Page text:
Oratcptest is a command line tool that runs on two hosts, one in client mode and the other in server mode, to measure network bandwidth and latency between client and server. Oratcptest establishes a TCP connection between the client host and server host and then sends network messages to Oratcptest on the server host. Oratcptest running on the server host writes, if desired, the received messages to disk before replying with the ACK message.
Oratcptest could be used as a general purpose tool for measuring network bandwidth and latency. However, oratcptest has been written specifically to help users assess network resources prior to performing Data Guard configuration, RMAN backup, migration, DG instantiation, etc.
Users can control the test behavior by specifying various options. For example,
- Network message size
- Delay time in between messages
- Parallel sending streams
- Whether Oratcptest-server should write messages on disk, or not.
- Whether Oratcptest-client should wait for ACK before it sends next message, or not, thus simulating the ASYNC and SYNC transport used by Data Guard.
1. Copy the jar file attached to this MOS note onto both client and server hosts:
2. Verify that host where oratcptest is being installed has JRE 6 or later.
% java -version java version "1.7.0_09-icedtea" OpenJDK Runtime Environment (rhel-18.104.22.168.0.1.el6_3-x86_64) OpenJDK 64-Bit Server VM (build 23.2-b09, mixed mode)
3. Verify that the JVM can run the jar file with this command on both hosts.
% java -jar oratcptest.jar -help
This command should display the help.
4. Start the test server on the receiving side (note that you can supply any available port for the server).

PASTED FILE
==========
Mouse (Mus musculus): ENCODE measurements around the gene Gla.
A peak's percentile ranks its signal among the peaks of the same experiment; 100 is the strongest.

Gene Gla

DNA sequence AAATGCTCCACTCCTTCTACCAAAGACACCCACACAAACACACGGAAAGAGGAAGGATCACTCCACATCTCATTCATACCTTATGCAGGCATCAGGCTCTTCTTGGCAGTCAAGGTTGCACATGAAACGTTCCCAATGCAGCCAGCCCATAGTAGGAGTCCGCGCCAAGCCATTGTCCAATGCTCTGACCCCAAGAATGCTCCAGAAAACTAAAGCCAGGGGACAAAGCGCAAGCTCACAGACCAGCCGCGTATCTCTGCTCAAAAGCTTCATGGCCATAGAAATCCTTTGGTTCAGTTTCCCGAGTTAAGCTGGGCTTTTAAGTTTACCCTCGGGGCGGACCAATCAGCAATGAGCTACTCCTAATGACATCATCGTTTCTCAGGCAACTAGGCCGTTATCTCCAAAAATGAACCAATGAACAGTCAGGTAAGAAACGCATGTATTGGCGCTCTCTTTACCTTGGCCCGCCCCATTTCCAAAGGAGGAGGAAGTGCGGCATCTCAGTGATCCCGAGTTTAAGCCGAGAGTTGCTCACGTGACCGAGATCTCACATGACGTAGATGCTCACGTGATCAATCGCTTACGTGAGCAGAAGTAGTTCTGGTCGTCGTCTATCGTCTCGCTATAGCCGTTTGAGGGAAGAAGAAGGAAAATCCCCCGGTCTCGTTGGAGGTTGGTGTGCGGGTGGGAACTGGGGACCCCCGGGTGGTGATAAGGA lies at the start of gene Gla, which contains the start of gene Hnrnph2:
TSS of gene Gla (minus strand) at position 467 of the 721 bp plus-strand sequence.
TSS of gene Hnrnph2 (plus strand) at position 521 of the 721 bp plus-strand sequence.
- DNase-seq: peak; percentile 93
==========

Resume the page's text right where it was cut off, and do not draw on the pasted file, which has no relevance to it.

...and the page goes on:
% java -jar oratcptest.jar -server -port=5555
5. Run the test client (please change the server address and port number to match that of your server started in step 4).
% java -jar oratcptest.jar test.server.address.com -port=5555 -duration=10s -interval=2s
The test will display output similar to the following :
Message payload = 1 Mbyte Payload content type = RANDOM Delay between messages = NO Number of connections = 1 Socket send buffer = (system default) Transport mode = SYNC Disk write = NO Statistics interval = 2 seconds Test duration = 10 seconds Test frequency = NO Network Timeout = NO (1 Mbyte = 1024x1024 bytes) (07:43:06) The server is ready. Throughput (07:43:08) 107.747 Mbytes/s (07:43:10) 107.900 Mbytes/s (07:43:12) 107.826 Mbytes/s (07:43:14) 107.861 Mbytes/s (07:43:16) 107.914 Mbytes/s (07:43:16) Test finished. Socket send buffer = 526476 bytes Avg. throughput = 107.819 Mbytes/s
6. To see a complete list of options issue the following command:
$ java -jar oratcptest.jar -help
Assessing Network Bandwidth for Data Guard Transport